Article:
Cats Meeting Dogs

First, create a safe space for your cat. Make sure that your cat has a secure place to retreat, and place your cat's food, water, and litter somewhere that is not accessible to the dog. Before you bring your new dog home, give them lots of exercises and a good meal so that they are as calm as possible during the introduction. Keep your dog leashed, but let your cat roam freely. Your cat's first instinct might be to hiss and run and hide-this is perfectly normal. If your cat becomes curious about the newcomer and ventures a sniff, this is a good indication that they could become great companions.

Cats Meeting Puppies

Keep the puppy on a leash whenever your cat is in the same room. Always praise your puppy for calm behavior around your cat. Set up separate rooms for your cat and the new puppy; a barrier like a baby gate will allow them to interact and sniff each other. After they both seem comfortable with the new situation, try swapping rooms so that they can grow more accustomed to each other's smells. Make sure your cat has ample perches that are out of the puppy's reach.

Dogs Meeting Other Dogs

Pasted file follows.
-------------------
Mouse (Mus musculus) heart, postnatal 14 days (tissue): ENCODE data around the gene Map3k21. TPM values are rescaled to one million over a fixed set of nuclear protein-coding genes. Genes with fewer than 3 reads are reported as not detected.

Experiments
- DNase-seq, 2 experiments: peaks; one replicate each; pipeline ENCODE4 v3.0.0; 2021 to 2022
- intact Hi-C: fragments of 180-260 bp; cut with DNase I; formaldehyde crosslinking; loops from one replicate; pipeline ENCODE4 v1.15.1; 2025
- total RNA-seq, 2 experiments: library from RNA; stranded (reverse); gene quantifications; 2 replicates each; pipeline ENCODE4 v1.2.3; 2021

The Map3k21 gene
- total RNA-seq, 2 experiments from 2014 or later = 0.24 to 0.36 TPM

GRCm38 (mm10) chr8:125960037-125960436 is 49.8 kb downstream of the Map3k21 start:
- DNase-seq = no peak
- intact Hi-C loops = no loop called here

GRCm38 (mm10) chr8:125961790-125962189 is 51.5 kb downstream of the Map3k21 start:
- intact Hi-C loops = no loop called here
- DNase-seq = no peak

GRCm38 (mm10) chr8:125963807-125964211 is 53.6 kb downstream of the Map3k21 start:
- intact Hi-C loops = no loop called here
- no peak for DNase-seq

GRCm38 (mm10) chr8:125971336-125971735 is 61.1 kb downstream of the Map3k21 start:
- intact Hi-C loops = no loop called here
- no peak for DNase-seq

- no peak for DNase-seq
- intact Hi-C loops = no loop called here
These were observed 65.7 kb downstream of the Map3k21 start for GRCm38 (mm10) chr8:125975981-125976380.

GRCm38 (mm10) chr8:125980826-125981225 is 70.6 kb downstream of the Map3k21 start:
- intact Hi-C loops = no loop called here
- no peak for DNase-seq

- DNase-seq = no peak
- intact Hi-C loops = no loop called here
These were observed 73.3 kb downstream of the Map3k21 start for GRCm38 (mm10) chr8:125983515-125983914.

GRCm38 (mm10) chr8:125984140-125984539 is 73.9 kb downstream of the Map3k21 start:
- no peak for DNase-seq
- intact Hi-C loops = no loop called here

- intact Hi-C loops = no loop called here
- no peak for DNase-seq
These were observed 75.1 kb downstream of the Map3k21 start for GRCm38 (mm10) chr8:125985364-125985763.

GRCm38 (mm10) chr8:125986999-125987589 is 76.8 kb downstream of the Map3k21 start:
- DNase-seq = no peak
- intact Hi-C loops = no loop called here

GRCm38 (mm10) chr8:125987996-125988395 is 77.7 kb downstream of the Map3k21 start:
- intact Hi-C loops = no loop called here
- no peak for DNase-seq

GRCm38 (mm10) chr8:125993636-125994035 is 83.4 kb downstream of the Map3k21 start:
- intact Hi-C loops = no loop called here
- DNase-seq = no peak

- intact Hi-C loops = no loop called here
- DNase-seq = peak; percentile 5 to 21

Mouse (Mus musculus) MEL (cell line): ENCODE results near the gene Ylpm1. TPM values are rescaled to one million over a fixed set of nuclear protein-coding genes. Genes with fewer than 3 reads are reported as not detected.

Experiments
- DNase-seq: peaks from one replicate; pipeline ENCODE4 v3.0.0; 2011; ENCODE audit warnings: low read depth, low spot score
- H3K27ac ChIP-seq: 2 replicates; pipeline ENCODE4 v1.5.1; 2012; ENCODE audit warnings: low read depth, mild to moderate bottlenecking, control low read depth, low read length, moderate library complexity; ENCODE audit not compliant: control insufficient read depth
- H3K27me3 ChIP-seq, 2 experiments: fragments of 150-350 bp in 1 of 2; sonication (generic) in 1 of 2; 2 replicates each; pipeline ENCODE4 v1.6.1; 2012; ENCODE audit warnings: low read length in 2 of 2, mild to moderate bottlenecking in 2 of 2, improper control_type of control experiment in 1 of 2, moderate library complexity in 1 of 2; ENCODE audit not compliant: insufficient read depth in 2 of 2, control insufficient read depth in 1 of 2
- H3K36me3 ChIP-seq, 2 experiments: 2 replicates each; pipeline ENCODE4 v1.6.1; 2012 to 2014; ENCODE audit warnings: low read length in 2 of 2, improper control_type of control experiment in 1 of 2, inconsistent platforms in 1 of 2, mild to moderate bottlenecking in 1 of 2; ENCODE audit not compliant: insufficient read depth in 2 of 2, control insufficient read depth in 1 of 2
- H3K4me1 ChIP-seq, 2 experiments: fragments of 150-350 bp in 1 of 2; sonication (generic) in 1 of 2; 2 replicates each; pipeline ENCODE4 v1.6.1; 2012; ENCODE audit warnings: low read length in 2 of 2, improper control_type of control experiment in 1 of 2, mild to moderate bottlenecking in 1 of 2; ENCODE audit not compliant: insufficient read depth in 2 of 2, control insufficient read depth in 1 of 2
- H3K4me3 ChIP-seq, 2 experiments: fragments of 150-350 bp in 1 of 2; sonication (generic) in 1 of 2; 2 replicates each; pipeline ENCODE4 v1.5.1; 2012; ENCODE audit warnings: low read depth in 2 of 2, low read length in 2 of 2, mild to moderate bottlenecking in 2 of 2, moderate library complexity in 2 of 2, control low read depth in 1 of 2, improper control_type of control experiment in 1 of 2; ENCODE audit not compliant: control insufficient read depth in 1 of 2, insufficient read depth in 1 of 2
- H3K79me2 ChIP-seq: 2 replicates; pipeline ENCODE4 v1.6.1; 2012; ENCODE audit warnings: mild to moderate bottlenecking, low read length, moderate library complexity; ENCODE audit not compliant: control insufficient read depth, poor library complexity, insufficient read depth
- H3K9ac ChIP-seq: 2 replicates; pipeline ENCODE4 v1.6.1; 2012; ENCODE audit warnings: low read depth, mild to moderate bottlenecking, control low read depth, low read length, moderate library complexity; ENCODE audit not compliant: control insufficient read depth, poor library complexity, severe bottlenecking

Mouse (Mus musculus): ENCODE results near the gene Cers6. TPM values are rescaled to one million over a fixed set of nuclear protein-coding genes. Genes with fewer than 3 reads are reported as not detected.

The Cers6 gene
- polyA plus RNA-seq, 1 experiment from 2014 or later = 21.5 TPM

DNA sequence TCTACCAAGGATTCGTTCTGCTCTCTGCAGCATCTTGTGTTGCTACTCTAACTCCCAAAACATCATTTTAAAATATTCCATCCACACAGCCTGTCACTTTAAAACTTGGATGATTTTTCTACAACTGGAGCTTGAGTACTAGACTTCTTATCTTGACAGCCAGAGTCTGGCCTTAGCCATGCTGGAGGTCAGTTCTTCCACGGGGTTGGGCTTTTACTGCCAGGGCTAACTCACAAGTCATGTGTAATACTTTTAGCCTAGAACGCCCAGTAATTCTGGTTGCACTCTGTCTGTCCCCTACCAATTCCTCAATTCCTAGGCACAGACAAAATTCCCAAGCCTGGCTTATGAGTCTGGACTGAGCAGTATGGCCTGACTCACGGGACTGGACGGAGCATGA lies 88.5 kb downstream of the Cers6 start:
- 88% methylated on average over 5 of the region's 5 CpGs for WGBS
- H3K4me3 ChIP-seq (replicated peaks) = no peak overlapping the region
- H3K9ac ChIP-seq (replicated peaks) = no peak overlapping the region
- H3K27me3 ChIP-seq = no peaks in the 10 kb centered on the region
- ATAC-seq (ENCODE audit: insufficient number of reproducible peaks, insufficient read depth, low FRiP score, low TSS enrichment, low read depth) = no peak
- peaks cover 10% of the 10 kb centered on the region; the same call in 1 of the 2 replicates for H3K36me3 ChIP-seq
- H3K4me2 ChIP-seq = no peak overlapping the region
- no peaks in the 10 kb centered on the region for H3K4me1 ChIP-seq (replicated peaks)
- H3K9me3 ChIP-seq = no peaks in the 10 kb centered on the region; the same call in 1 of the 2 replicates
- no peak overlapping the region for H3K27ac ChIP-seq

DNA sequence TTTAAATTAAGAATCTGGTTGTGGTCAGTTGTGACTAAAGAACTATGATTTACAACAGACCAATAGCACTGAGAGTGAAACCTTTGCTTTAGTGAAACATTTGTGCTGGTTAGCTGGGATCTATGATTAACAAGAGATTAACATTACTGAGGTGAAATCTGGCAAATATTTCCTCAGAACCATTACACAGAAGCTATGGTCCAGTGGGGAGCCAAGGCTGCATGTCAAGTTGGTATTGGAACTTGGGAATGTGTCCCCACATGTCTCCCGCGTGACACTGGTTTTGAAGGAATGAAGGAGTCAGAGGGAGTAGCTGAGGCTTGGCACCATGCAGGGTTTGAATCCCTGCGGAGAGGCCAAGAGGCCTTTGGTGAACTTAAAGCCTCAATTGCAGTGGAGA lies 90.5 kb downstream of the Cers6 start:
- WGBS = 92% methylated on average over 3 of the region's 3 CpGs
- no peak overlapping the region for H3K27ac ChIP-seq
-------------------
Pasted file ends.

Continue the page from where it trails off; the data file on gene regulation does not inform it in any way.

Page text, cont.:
Canine interactions are always unpredictable! Try to introduce dogs to each other in neutral territories, like a park. Avoid traveling with both dogs in the same vehicle. Recruit a helper to handle the new dog, and keep them both leashed during the introduction. When you all arrive home, take both dogs for a walk together around your neighborhood before you go inside. Keep the two dogs separated whenever you are away from home until they have become accustomed to each other.

Dogs Meeting Puppies

Let the new puppy stay with its mother as long as possible. Puppies learn basic good manners and how to communicate with other dogs from their mothers. Older dogs can be impatient with frisky puppies. The more puppies can learn about the rules of play and polite doggy behavior, the better they will get along with adult dogs. Don't scold your dog if it growls at a puppy - growls are a form of communication, and the older dog is teaching the puppy how to respect boundaries.

Dogs Meeting Cats